Improving your at-home workout plan without equipment can seem a bit challenging at first. That is until you follow these simple steps.
If you are like me, and you are a frequent gym-goer, you might think it impossible to get in a good workout at home. You might feel as if, with our current COVID situation, that you are left with a choice between risking everything by visiting your local gym, or just staying out of it all till things blow over. Truth is, you can still get in a pretty intense workout at home, without a single piece of hardware.
That is correct. Even if you do not own a set of dumbbells or resistance bands, you can still get an intense exercise session at home. Especially if resistance training is more your lane. Keep reading to learn about some of the most effective strategies you can start using during your next training session.
#1: Slow it Down
Changing up the tempo of your exercises is a highly effective way to make them more challenging without adding any extra weight. During your next workout, think about slowing down the eccentric portion of your go-to movements.
Remember, it’s during the eccentric, or lengthening, portion of an exercise when you build the most strength. Focusing on eccentric muscle contractions can also create more muscle damage and help you to experience more muscle growth.
Some good exercises to slow down and use eccentric training are squats, push-ups, single-leg deadlifts, and reverse Nordic curls.
Instead of lowering your body in these exercises for just one or two seconds, try to increase the lowering time to 3-5 seconds. Each week, try increasing the lowering time by one second. You’ll be amazed at how challenging this is and, as an added bonus, you’ll likely notice yourself getting a lot stronger.
What do you normally do when you reach the bottom position of a squat or lower yourself down all the way to the ground when doing a push-up? If you’re like most people, you probably pop right back up as quickly as you can so you can do another rep.
Instead of returning to the beginning position as fast as possible, what if you paused and spent some time holding the most challenging part of the exercise? This is very difficult to do, especially when you’re doing exercises that might already be a bit of a struggle for you. Holding yourself in that position, though (known as an isometric contraction), is a great way to build strength.
Try holding the bottom of a squat, push-up, or another exercise for two seconds during your next workout. Then, each following week, increase the length of the pause by one second.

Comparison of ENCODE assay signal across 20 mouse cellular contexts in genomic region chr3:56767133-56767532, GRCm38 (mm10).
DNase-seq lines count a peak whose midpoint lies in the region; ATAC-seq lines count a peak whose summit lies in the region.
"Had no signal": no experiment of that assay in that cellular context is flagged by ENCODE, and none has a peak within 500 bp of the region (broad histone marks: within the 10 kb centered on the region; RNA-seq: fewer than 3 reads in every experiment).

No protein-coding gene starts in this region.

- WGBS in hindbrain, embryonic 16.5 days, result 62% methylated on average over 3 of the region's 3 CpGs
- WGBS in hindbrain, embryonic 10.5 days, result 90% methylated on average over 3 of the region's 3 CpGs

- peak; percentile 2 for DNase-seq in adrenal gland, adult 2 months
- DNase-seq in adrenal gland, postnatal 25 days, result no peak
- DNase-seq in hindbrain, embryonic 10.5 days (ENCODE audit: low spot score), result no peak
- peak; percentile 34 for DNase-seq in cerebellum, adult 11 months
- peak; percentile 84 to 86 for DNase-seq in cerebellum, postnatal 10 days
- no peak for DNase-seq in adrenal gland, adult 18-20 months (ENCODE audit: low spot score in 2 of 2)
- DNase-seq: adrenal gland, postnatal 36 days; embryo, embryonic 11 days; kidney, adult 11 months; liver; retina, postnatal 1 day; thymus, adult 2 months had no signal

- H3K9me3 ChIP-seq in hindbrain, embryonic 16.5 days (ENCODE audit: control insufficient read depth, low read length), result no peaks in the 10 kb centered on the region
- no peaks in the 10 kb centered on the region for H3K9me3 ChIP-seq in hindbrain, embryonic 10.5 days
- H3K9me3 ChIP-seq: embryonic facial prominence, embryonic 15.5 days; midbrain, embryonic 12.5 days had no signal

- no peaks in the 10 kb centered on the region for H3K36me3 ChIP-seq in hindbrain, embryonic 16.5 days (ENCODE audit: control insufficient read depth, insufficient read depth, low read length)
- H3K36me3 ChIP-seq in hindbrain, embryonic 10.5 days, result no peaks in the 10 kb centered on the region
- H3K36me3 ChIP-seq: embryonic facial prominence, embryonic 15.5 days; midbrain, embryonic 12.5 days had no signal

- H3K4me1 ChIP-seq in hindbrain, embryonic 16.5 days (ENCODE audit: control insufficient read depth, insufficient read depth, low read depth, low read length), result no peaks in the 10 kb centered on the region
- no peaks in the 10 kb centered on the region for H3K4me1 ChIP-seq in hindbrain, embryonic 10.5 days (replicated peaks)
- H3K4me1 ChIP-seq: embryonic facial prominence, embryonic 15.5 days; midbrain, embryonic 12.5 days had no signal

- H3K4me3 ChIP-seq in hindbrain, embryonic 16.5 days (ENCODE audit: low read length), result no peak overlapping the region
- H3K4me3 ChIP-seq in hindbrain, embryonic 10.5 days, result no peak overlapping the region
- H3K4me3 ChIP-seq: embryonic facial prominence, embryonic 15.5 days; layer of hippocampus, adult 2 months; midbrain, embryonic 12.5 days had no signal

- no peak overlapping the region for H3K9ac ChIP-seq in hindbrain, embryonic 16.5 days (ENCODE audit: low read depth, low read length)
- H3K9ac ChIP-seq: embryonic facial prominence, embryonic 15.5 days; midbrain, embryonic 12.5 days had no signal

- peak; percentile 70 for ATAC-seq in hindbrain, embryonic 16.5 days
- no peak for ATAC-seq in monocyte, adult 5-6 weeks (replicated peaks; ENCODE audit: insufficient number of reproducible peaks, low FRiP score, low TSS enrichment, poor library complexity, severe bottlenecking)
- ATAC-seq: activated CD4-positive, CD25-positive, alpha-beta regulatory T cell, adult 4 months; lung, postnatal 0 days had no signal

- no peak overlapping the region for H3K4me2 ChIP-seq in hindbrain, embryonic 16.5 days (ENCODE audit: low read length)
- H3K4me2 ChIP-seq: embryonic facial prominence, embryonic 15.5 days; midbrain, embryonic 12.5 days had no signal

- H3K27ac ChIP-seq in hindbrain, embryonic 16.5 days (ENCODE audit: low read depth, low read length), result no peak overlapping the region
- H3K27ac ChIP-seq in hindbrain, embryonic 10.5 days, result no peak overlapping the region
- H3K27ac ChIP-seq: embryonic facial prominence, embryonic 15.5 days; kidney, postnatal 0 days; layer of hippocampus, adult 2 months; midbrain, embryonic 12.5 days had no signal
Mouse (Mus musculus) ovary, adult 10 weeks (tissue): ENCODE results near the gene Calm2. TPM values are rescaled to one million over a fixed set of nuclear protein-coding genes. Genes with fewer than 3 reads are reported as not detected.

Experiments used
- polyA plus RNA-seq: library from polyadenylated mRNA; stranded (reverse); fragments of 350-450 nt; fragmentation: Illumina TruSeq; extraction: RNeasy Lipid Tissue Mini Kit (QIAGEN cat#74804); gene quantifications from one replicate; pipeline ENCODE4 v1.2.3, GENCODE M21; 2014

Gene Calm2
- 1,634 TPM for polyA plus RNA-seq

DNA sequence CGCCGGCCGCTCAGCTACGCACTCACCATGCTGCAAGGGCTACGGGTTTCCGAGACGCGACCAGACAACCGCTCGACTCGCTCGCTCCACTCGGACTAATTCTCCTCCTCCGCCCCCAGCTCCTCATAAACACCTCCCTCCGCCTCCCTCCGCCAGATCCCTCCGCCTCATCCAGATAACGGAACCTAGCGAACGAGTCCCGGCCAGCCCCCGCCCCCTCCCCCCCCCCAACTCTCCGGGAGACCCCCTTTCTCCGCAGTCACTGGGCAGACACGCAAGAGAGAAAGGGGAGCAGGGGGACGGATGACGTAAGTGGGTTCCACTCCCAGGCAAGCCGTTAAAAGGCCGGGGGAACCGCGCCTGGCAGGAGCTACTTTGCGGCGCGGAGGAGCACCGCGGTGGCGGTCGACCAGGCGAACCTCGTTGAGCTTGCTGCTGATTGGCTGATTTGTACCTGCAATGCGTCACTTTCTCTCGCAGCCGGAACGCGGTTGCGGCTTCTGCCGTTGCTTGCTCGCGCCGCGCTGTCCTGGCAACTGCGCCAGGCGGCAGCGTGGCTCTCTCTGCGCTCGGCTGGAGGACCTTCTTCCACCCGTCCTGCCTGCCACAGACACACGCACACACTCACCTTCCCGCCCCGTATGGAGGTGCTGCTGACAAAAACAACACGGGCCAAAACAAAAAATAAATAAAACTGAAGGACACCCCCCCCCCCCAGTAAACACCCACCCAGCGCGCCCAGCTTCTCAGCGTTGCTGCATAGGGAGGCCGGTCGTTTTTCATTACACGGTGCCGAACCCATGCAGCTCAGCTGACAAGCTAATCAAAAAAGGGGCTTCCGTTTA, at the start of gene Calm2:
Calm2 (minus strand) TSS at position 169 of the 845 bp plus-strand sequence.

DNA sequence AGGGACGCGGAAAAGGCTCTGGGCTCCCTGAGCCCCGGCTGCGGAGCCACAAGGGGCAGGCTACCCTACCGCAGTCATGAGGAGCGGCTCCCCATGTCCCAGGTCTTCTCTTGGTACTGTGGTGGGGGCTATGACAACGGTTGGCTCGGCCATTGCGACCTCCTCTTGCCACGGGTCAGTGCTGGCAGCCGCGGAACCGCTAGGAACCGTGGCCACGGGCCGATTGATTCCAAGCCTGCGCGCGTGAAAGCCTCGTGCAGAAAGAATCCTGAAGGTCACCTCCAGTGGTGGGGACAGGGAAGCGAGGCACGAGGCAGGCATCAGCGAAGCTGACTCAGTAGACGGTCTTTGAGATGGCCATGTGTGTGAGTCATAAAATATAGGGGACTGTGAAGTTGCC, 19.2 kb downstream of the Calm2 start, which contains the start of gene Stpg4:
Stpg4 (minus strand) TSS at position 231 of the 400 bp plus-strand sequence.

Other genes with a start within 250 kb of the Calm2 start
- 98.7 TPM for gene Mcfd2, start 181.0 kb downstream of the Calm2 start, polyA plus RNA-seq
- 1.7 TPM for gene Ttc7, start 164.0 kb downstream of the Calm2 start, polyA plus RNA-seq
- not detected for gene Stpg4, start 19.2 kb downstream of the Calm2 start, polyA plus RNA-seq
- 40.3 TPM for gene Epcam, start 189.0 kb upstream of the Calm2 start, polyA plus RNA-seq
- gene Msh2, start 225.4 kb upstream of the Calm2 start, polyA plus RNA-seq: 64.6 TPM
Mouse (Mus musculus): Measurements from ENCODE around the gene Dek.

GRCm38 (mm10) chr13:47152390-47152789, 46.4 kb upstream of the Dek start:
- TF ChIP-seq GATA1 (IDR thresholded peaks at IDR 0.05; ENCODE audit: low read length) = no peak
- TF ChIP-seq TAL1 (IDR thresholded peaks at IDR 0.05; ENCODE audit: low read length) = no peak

#3: Rest a Little Less
It’s still important to make rest a priority during equipment-free workouts. That being said, you might be able to get away with resting a little less when doing these kinds of workouts since you’re not moving as much weight around.
If you normally rest for three minutes between sets at the gym, for example, try reducing your rest time to 1.5 minutes between sets. This allows you to keep your heart rate up and helps to prevent boredom. You’ll be able to wrap up your workout and move on with your day a bit sooner, too.
#4: Change Your Workout Split
When you were working out in the gym, perhaps you followed a traditional “bro split” and trained back and biceps one day, chest and triceps another day, etc. This may have worked well for you in the gym, but you might find that it’s not really translating very well to your home workouts, especially if you don’t have any equipment available.
Instead of sticking to your old workout split, consider trying a new format. For example, you could do two upper-body days and two lower-body days or try 3-4 full-body workouts per week.
Changing up the frequency of your training sessions is a good way to break out of a plateau, and it allows you to experiment with new ways of exercising. Even when you do return to the gym, you might find that you like training a little less frequently, especially if you can get the same results while having more time for other things in your life.
#5: Increase Your Range of Motion
Many people, even experienced exercisers, forget about the benefits of increasing their range of motion while they train.
By elevating part of your body while performing an exercise, you can create a new stimulus for your muscles and get more out of that movement. Deficit push-ups, for example, allow you to lower your body down farther than you’d be able to when doing a regular push-up on the floor.
To try this out, elevate your hands on two books (make sure they’re the same height) while you do push-ups. You’ll find that it’s much more challenging for your chest, arm, and shoulder muscles.
Just because we are, for the most part, locked indoors with very little social interactions doesn't have to be the reason we miss out on having those good old intense, therapeutic workout sessions we used to have at the gym.
Follow these five tips and take your at-home workouts to the next level!